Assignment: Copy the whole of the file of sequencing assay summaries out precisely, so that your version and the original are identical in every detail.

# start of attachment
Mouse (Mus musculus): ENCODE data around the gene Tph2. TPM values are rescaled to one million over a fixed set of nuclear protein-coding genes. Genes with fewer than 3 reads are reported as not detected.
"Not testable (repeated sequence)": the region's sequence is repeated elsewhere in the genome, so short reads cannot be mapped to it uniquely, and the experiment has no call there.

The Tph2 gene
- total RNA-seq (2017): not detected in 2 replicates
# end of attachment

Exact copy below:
Mouse (Mus musculus): ENCODE data around the gene Tph2. TPM values are rescaled to one million over a fixed set of nuclear protein-coding genes. Genes with fewer than 3 reads are reported as not detected.
"Not testable (repeated sequence)": the region's sequence is repeated elsewhere in the genome, so short reads cannot be mapped to it uniquely, and the experiment has no call there.

The Tph2 gene
- total RNA-seq (2017): not detected in 2 replicates